If the fathers decided to reduce their “leisure activities” by 3 hours per week and trade the “watching, socializing and exercising”  for an additional three hours of “parenting” per week they would essentially increase their “time spent with their children” by almost 50%”.

And maybe, just maybe, that would push the fathers into feeling that they are now spending enough time with their children.

When the 46% of fathers are saying that they spend “too little time with their children” they are basically saying “I have prioritised my leisure activities over my father activities.”

“Leisure” literally means “free time”.

Perhaps the unhappy fathers should reduce the “free time” just a little and exchange it with some “be time” – as in “be a better father’.

Just saying.

Oh, and spending time with your child can be some of the most “free and leisure times” of your life. Like, in the picture above, hanging out on the beach with your daughter.


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There seems to be two fundamental meanings to the word (both when you look in the dictionary and when you do a search on Google.)
1) The first is that “fathering” means “bring into being, bring into the world, give life to”.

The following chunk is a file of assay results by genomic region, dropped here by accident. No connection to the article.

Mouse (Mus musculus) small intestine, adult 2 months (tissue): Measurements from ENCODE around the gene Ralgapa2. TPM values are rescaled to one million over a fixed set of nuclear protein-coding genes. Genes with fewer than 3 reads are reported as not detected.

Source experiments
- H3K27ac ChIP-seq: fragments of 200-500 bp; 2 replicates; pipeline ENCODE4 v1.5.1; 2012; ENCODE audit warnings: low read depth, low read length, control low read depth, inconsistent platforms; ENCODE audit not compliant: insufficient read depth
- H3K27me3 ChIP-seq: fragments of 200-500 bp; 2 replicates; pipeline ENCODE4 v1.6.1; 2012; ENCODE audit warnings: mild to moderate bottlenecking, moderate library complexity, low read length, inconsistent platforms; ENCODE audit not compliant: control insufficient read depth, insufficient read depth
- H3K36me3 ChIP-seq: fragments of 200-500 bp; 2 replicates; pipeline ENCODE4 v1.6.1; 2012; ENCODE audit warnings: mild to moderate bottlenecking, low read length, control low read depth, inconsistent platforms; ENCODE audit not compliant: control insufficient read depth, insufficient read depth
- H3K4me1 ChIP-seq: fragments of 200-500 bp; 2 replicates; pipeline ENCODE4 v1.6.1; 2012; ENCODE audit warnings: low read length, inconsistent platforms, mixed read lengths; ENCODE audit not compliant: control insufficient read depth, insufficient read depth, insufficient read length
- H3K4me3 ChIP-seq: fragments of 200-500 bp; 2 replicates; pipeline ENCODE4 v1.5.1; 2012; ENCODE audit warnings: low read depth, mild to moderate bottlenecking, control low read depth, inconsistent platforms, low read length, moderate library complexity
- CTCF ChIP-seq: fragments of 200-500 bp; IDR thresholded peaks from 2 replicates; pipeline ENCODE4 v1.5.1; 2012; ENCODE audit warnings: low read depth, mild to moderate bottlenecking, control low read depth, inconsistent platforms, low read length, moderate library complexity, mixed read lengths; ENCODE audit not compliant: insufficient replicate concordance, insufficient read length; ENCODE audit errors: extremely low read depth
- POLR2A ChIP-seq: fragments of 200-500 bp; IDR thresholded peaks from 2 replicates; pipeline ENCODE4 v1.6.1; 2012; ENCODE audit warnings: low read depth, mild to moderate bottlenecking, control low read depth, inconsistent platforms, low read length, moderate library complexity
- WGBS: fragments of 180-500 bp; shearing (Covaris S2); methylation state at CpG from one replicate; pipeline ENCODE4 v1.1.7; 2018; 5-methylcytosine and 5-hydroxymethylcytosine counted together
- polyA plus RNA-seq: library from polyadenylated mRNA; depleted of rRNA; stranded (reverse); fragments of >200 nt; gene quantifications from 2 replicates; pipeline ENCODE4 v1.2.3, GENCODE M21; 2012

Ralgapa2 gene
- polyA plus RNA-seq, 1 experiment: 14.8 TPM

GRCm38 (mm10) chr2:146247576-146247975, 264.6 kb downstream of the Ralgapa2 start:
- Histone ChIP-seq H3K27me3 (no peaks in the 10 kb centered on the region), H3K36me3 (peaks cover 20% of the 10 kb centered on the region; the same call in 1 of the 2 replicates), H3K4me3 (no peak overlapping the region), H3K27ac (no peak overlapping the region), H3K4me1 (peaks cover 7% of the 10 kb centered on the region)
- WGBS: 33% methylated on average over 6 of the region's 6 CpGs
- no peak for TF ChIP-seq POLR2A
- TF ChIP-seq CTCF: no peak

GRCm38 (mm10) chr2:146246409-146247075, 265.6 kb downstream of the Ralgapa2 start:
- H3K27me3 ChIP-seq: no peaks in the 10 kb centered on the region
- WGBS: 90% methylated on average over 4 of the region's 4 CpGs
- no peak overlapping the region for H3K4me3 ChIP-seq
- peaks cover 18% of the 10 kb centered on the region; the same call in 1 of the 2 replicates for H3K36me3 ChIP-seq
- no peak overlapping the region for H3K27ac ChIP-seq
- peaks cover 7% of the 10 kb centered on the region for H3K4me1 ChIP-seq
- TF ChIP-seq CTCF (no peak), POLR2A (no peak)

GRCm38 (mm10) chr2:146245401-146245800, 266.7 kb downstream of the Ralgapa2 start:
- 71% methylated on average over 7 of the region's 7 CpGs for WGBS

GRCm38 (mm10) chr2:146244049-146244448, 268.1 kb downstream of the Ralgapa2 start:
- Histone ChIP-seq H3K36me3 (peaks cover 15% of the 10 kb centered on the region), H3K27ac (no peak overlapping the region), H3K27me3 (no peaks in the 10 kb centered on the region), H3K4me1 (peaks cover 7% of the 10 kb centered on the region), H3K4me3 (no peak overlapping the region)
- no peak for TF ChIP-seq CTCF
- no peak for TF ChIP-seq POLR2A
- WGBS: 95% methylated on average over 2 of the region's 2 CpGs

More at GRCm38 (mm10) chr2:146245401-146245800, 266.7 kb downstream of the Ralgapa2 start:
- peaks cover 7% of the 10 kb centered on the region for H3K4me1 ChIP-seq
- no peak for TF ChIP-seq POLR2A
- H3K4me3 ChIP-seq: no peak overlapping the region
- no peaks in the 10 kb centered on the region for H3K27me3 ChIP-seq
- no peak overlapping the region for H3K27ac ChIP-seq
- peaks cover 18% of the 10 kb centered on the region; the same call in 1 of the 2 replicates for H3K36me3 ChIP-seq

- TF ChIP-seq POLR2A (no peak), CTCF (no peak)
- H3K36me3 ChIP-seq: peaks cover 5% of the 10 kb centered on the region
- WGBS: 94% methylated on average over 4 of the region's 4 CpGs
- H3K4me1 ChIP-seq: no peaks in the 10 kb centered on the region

In essence it boils down to a man donating his sperm to help create a new life.

2) The second meaning of the world “fathering” is “to be the father of…” as in “treat with the protective care associated with a father.”.

In essence to be an active, and caring parent.

It is the same with the word “Paternity”.

The definition of the word “paternity” is: “(especially in legal contexts) the state of being someone’s father.”.

Now that can mean two totally different things.

1) Your genes where used to create a new human so you are the child’s father.

Google the term “paternity” and ads for paternity testing comes up…

(Again, the idea of donating a sperm.)


2) The idea of taking full responsibility as one of two parents in regards to fostering a child.

The idea of being a dad.

As a father you have to make up your mind about what the word “fathering” means to you.
Do you want to give life to a child, or do you want to give a life to a child?

That one letter “a” makes a huge difference in how you look at the concept of fathering a child.